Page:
2) Doggy Daycare & Walking. Here in Seattle, people pay nearly as much to drop off their dogs for the day as they do their kids. What's really weird tho is that childcare workers make minimum wage-$7.75 per hour. Doggy Daycare workers and dog walkers make $15.00 per hour! Another facet of this idea came to my attention: Sick pet care--a lot people have pets that have been sick or had surgery and need to be watched during the day. Most pets really hate being left at the vet so pet owners are willing to pay $50-$75 a day to drop off a pet with someone who will take care of them through the day in a quiet & private setting. Toss an old blanket over the sofa for a comfortable spot and walk as needed. Sanitize everything between visitors. Advertise the service with all your local vet's offices.

3) Sewing and mending services. People pay $5-7.00 to replace a jeans zipper and $6-10.00 to hem a pair of pants. A custom prom dress runs $200 and up.

4) Have bake sales. Cook up a bunch of goodies and then have a combo garage and bake sale. I always make more money on the baked goods than I do on the garage sale but people will not stop to look unless I call it a "Garage Sale." A dozen homemade cookies is $5.00 or more. I have also sold dozens of homemade cook books for $3-$10 apiece!

5) Grow plants and have periodic plant sales. I recently purchased 1 very over grown spider plant at a store and split it up into over 100 small plants. In the spring these will sell for around $2-5 apiece!(Update: I listed these on eBay about a month later and sold all of them to a florist shop for $100+shipping(taking care of 100 houseplants was more work than I planned and I was glad to ship them out!)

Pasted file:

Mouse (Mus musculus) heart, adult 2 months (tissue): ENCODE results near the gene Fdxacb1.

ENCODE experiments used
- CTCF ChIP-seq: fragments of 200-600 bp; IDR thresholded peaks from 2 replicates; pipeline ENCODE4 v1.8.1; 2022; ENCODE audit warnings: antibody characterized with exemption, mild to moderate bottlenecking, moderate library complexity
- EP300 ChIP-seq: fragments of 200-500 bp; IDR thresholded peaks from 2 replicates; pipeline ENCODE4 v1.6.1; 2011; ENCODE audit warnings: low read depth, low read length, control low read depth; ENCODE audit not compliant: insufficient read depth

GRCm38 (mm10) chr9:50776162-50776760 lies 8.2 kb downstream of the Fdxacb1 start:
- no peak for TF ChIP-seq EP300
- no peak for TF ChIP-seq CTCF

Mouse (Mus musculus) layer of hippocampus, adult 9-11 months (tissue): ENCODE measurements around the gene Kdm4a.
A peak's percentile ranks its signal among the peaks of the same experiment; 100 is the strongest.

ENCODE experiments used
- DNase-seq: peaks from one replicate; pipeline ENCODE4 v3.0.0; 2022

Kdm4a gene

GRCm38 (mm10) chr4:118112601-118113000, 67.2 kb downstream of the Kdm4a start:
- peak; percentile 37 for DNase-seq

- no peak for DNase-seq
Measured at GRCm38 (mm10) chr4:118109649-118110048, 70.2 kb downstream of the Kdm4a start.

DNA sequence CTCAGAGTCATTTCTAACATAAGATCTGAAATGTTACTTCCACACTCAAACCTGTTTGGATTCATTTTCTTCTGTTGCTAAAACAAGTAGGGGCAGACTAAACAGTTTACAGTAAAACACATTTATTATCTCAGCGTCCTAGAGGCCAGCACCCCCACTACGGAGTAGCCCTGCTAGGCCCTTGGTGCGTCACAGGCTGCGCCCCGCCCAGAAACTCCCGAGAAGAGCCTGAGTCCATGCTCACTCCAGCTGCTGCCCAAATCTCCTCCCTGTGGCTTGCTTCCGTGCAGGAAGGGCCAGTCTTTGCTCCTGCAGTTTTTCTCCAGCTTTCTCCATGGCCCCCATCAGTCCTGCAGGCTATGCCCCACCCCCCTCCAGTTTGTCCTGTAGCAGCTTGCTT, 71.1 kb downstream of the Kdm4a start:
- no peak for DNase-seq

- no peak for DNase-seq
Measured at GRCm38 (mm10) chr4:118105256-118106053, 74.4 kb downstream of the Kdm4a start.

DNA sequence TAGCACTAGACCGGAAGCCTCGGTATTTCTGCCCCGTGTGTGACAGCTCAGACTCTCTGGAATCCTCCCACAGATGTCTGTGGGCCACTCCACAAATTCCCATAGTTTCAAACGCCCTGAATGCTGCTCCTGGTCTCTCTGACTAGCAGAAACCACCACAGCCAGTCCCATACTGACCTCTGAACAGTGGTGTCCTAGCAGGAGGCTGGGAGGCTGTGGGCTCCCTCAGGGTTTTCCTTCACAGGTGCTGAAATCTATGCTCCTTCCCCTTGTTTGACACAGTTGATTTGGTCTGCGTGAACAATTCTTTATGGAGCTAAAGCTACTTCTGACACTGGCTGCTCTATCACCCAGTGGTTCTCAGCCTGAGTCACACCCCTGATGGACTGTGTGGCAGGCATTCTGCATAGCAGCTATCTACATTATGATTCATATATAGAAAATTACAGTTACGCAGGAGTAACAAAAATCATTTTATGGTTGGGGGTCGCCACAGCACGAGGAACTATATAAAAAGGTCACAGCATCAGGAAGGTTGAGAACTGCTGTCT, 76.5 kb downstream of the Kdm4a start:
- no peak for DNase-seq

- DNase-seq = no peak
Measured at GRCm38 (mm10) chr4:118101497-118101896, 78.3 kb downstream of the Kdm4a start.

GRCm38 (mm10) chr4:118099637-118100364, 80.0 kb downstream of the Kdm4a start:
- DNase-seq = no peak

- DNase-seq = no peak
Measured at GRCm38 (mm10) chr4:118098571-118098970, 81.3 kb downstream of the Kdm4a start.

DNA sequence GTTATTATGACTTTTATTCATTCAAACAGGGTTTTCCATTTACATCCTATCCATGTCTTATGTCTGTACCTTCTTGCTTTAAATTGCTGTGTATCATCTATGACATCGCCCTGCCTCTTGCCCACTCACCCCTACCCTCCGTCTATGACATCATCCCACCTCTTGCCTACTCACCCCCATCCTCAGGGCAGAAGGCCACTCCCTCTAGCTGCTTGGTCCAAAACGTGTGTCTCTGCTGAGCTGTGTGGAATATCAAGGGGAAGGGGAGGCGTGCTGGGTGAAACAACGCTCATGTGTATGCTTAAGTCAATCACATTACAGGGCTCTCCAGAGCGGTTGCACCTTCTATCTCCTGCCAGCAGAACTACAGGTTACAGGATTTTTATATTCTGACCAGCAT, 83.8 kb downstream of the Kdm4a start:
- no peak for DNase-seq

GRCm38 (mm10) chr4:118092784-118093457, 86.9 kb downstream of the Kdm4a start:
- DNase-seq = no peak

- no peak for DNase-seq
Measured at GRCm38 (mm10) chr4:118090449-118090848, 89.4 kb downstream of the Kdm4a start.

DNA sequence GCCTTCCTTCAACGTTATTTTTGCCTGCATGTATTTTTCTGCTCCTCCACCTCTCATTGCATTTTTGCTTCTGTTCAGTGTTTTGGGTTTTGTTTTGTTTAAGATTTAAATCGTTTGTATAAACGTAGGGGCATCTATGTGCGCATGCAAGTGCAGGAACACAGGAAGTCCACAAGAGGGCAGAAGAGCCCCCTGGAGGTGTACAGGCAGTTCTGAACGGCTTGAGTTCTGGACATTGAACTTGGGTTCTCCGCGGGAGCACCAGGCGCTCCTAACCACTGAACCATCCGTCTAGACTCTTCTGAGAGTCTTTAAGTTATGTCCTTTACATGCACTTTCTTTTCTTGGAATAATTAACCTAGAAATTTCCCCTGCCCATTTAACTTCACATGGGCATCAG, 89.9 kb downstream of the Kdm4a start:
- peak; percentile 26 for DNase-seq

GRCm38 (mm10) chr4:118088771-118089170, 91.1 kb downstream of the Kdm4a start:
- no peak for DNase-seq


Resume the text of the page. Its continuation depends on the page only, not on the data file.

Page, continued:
6) I do eBay but in a rather unique way. All of the stuff I sell on eBay I get for FREE. Examples are woodland ferns, native plants, Ivy, driftwood, etc. Take a walk with the kids and make it a treasure hunt. Stuff that are weeds and junk to me are exotic to people in New York! I once sold a seal skull(found on the beach) on eBay that stunk so bad I had it buried in the yard during the time of the auction! It sold for $75+ shipping and I wrapped it in 5 layers of garbage bags to mail it!

7) Make jewelry out of beads and wire and put them on consignment at spas and jewelry stores. Copper jewelry is always popular and the materials can be purchased at the recycling center for a couple of bucks a pound. A copper bracelet will sell for $5.00--I can make 20 of them per hour.

8) Learn a skill like desktop publishing or transcription or web design. The more flexible and knowledgeable you get the more jobs you will get.

9) Schedule appointments for a local builder. Many companies need phone people to set up appointments for inspections, construction estimates, etc.